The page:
Monday, March 19, 2012

healthier, simple "pasta alla vodka"

Not really at all like pasta alla vodka in ingredients or method, this nonetheless is reminiscent of it. Victor made this up the other day when we didn't have much food in the house; it's amazingly creamy even though it has no cream. Wholesome and decadent? Sign me right up.

Linguine Cacio e Pepe, with Tomato
adapted from Smitten Kitchen by Victor

I made the sauce while my pasta cooked. It fits right into that amount of time (8-12 minutes, depending on your pasta), and you get to serve both the pasta and sauce immediately after they've finished cooking.

Pasta Ingredients:

1/2 pound spaghetti or linguini
2 tablespoons olive oil
1 tablespoon butter
3 ounces Pecorino Romano cheese
1 teaspoon finely ground black pepper

Sauce Ingredients:

1/2 tablespoon olive oil
2 cloves garlic, minced
1 twelve-ounce can diced, fire-roasted tomato (I used Muir Glen)

Pasta Directions:

Cook pasta in well-salted water to your al dente tastes in a large pot.  Drain pasta, reserving 3/4 cup of the cooking water.

Dry out your pot, then heat the olive oil over high heat until almost smoking. Carefully add drained pasta and 1/2 cup of reserved pasta water.
Add butter, cheese, and ground pepper, and toss together with tongs. Add more pasta water, cheese, pepper or salt to taste.

Sauce Directions:

Open the canned tomatoes now. You'll need them in a minute or two.

Heat the olive oil in a large non-stick skillet over medium-high heat. When the oil is up to temperature, add the diced garlic. Push the garlic around in the oil until it all pulls together into a little clump. There should be just enough oil there to keep all the little bits of garlic floating, basically shallow-frying in a little puddle.

When the garlic begins to brown visibly, add the entire can of diced tomatoes. There's a bunch of liquid in there, so it may splatter a bit. Stir the tomatoes and garlic together, then spread the mixture evenly across the skillet. Lower the heat to medium. I used a splatter guard, but it wasn't really necessary after the first big sizzle was over.

Let the tomato mixture cook until all of the visible pools of liquid have cooked off, 8-10 minutes. If the skillet begins to show through while there's still liquid in the pan, stir and spread the mixture again. When most of the liquid is gone, you'll have something that looks a bit like chunky tomato jam (it's not jam, though, because there's no sugar in there).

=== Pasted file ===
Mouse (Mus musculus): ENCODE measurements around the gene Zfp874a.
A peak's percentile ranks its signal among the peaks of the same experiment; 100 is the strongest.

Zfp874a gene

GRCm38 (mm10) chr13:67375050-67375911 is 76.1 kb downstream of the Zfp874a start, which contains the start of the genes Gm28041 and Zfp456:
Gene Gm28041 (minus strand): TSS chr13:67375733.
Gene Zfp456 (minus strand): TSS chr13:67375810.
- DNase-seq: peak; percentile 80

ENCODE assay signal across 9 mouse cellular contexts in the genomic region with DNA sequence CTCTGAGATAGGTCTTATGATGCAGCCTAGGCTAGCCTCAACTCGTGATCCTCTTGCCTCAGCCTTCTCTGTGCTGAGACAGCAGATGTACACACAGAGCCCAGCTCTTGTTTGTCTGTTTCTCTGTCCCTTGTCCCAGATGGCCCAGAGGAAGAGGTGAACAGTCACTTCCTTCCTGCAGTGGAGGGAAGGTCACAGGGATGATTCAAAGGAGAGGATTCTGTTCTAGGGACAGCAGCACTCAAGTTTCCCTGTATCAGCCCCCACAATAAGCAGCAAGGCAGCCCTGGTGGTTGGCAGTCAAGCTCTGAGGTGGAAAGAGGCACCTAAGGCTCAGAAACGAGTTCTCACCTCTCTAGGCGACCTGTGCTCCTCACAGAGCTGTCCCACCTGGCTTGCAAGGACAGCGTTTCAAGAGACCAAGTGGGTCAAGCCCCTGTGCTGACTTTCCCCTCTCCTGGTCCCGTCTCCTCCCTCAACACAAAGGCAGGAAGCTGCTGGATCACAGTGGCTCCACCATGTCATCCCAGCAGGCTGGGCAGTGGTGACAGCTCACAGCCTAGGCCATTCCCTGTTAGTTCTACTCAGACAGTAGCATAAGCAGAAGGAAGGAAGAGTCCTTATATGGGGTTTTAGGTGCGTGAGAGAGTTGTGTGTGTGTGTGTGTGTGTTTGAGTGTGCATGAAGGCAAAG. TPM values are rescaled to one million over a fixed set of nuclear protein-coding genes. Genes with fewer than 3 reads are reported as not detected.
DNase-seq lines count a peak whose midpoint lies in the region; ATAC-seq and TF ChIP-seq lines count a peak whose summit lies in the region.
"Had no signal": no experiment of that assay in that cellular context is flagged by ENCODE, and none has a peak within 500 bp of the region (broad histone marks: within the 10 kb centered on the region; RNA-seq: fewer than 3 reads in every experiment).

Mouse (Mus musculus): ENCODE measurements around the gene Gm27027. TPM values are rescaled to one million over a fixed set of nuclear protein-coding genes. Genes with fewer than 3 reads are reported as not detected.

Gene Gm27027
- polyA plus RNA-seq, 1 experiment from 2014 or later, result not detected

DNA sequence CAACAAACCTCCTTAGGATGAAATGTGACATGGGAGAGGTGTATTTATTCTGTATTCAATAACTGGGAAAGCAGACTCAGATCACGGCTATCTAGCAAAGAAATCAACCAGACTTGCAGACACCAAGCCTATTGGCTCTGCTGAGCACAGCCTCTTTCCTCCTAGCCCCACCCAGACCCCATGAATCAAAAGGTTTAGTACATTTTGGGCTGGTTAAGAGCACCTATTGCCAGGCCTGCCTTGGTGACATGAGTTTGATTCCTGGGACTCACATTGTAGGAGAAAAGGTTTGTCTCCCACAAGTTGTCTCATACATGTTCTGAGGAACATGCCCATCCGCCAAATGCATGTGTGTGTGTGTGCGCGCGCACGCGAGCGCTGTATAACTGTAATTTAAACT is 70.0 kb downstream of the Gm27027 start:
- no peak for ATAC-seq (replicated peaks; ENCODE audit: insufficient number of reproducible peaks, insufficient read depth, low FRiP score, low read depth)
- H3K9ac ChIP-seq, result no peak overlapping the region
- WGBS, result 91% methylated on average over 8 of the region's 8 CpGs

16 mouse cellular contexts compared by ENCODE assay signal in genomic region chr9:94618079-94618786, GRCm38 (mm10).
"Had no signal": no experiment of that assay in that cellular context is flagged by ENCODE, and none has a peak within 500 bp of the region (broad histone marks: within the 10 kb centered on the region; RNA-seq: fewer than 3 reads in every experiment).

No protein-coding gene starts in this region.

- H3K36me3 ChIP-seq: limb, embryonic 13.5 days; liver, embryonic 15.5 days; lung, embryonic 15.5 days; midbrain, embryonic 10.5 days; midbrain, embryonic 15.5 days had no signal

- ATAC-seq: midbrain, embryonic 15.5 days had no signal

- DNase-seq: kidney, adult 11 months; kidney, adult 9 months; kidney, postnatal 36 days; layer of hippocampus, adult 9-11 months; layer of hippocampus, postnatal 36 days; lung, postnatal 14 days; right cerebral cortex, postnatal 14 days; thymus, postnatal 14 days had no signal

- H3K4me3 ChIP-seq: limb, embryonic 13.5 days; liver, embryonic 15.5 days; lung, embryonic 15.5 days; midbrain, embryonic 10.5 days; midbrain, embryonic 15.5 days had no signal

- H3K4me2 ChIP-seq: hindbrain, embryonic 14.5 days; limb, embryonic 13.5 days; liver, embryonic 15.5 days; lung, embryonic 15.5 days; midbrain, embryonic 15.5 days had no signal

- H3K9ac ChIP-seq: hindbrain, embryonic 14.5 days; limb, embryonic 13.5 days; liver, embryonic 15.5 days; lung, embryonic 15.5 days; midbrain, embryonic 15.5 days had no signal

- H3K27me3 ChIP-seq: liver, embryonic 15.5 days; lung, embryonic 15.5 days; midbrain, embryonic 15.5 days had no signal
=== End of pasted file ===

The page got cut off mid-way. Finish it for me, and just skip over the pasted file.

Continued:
Serve pasta, sprinkling with reserved cheese and an extra grind or two of black pepper. Add a generous ladle of the tomato sauce on the side.

When I made this recipe, we both ended up mixing the pasta and sauce together. The result was a pinkish and creamy sauce that was remarkably like a vodka sauce. That makes some sense, because it's got a similar list of ingredients (cheese, fat, tomato). But, there's no alcohol and much less fat here. What are the vodka and cream really for, then? The cream is obvious - rich and sweet. The vodka is supposed to develop tomato flavor. We got a similarly deep, sweet sauce by using canned fire-roasted tomatoes and cooking them down in their own liquid. Take that, fattening restaurant food! It's like Cook's Illustrated up in here! Except that I got this result by accident, and I've only done it once, so it's possible that it was a total fluke.

Tuesday, March 6, 2012

"The Simplest Potato & Leek Braise"

Our cookbook club (see here for an excellent description of what a cookbook club is and how to start one) met for the second time this month. We had two books this time, both by Molly Stevens: All About Braising and All About Roasting. I only have the braising book, so that's where I chose my recipe from.

It was great - comforting and tasty; it would be fabulous served alongside a ham, I think, although it certainly went well with the wild assortment of braised and roasted foods everyone brought to the potluck. (There were two different roasted chickens, a roasted goat leg, braised white beans, roasted broccoli, a pasta salad made with roasted tomatoes, and roasted brown-sugar pineapple. Plus probably some other things that I've forgotten. It was all very tasty.)

The Simplest Potato & Leek Braise
from Molly Stevens, All About Braising

  • about 1 1/2 pounds leeks
  • 1 1/2 lb yellow-fleshed potatoes
  • 1 1/2 tsp chopped fresh thyme
  • pinch of freshly-grated nutmeg
  • coarse salt & freshly ground black pepper, to taste
  • 1 1/4 C chicken stock, heated to near boiling
  • 2 Tbsp unsalted butter, cut into pieces
  • 1/4 C heavy cream
Heat the oven to 325F. Butter a shallow baking or gratin dish.

Trim the leeks of their leathery green top parts. Clean them, and cut the tender green and white parts into 3/4" sections. Peel and chop the potatoes.

Mix leeks, potatoes, thyme, nutmeg, salt, and pepper in the baking dish. Spread the potatoes out into a relatively even layer and pour the hot stock over them. Dot the top with butter.

Cover tightly with foil and braise (without disturbing) for about 45 minutes until the leeks and potatoes are almost tender. Remove the foil and gently stir with a rubber spatula. If there's not much liquid left, re-cover with the foil. If there's liquid halfway up the sides of the dish (or more), leave the foil off. Continue to braise until completely tender (another 20-25 min).

Remove the dish from the oven, and increase the oven temp to 425F. Remove the foil if you haven't already and pour the cream over the potatoes. Return to the oven, uncovered, and bake until the top is browned and bubbly, another 25-30 min. Let rest at least 5 min and serve directly from the baking dish.
serves 6 as a side dish